Being John Cadigan: Life with schizophrenia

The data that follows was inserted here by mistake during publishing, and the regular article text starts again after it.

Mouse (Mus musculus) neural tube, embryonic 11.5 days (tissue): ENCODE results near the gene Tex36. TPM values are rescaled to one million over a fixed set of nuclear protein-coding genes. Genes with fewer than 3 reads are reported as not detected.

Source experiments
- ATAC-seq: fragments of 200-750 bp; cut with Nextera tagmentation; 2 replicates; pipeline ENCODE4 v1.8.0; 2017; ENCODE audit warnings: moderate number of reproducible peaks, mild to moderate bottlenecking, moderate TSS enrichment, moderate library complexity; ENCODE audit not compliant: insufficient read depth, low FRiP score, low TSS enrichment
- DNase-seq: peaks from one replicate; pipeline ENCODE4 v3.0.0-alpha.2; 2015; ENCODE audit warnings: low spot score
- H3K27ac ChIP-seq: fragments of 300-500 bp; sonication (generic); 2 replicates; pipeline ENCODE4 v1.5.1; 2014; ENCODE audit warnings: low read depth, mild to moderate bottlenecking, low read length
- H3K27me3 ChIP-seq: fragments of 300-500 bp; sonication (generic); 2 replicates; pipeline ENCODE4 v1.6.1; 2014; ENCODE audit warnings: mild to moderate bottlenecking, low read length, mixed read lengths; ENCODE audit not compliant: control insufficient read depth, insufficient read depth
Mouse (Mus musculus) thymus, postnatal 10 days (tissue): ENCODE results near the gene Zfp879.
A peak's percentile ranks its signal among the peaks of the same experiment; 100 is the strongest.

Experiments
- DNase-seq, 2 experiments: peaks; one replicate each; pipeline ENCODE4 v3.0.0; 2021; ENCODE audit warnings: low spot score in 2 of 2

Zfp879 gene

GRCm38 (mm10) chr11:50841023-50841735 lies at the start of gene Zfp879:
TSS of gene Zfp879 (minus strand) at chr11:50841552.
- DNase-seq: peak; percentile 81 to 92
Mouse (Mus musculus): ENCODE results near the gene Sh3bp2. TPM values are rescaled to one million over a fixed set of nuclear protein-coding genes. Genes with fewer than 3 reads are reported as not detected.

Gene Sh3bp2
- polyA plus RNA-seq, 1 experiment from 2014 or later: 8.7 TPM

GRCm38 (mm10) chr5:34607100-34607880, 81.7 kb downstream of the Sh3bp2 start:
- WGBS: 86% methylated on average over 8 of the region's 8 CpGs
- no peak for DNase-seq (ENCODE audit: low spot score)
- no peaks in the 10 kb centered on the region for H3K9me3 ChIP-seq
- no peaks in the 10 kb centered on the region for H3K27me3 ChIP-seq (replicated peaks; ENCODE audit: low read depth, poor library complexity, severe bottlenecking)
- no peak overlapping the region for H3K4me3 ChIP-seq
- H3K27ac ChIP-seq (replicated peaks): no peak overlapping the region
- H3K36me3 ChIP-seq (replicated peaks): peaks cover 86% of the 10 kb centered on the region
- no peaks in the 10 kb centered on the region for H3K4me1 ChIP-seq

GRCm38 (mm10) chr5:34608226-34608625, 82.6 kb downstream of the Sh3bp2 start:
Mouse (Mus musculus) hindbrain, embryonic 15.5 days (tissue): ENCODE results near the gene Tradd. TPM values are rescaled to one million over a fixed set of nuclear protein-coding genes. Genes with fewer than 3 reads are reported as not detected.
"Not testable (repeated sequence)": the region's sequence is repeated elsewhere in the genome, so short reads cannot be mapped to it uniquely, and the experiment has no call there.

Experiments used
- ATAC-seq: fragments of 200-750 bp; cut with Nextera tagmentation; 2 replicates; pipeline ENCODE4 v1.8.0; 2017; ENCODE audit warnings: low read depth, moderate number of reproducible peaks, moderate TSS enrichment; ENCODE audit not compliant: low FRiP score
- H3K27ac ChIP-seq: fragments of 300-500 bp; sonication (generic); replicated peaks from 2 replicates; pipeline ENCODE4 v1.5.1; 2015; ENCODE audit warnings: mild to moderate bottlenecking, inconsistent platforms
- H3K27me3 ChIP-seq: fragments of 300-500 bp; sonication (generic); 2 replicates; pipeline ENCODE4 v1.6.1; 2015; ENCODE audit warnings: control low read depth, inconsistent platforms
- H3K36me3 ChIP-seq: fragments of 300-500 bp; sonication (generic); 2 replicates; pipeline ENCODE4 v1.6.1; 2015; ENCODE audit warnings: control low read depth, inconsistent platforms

Two worlds featuring blurring boundaries – that of the rational and the irrational – stand alongside art. All together, they coexist in a different kind of film, scheduled for screening as part of this year’s Athens international film festival, «Premiere Nights.» In collaboration with the University Research Institute of Psychiatric Health, «People Say I’m Crazy» (2003) will be screened tomorrow at the Attikon cinema at 8 p.m. Artist and director John Cadigan, the film’s creator, will give a speech, while a number of his artworks will also be on display. Cadigan suffers from schizophrenia, a condition he was diagnosed with about 10 years ago, when he was 20 years of age. The film was shot on Cadigan’s initiative with the support of his sister, also a film director. An autobiographical movie, the project aims to give audiences the opportunity to share Cadigan’s own experience with schizophrenia, showing the reality of this harsh condition in all its dimensions. This is a documentary in which schizophrenia appears and develops in the mind of a man coming from a middle-class American family, a graduate of a fine arts school with a keen interest in social affairs and sports. In his film, Cadigan goes down a realistic and genuine road in order to show all the difficulties he is faced with, together with his family and friends. He presents the role that his family are asked to play – this includes his sisters and his parents – and shows how their strong support helps in the treatment of his condition. At the same time Cadigan follows his relationships with other people, the possibilities he has for accessing psychological facilities, his chances of re-entering society, and being productive. Cadigan’s fears and paranoias are based on reality; this is not a man who imagines things, but instead, someone who faces great difficulties in dealing with the negative thoughts that arise in daily life. The film also makes the case for the relationship between art and illness, demonstrating the role that art plays in relation to Cadigan’s mental condition, as well as his life in general. According to specialists at the University Research Institute of Psychiatric Health, the film brings together two worlds, the rational and the irrational, ultimately symbolizing them through the power of emotion and the passion of excess. Attikon-Cinemax Class, 19 Stadiou, tel 210.322.8821.

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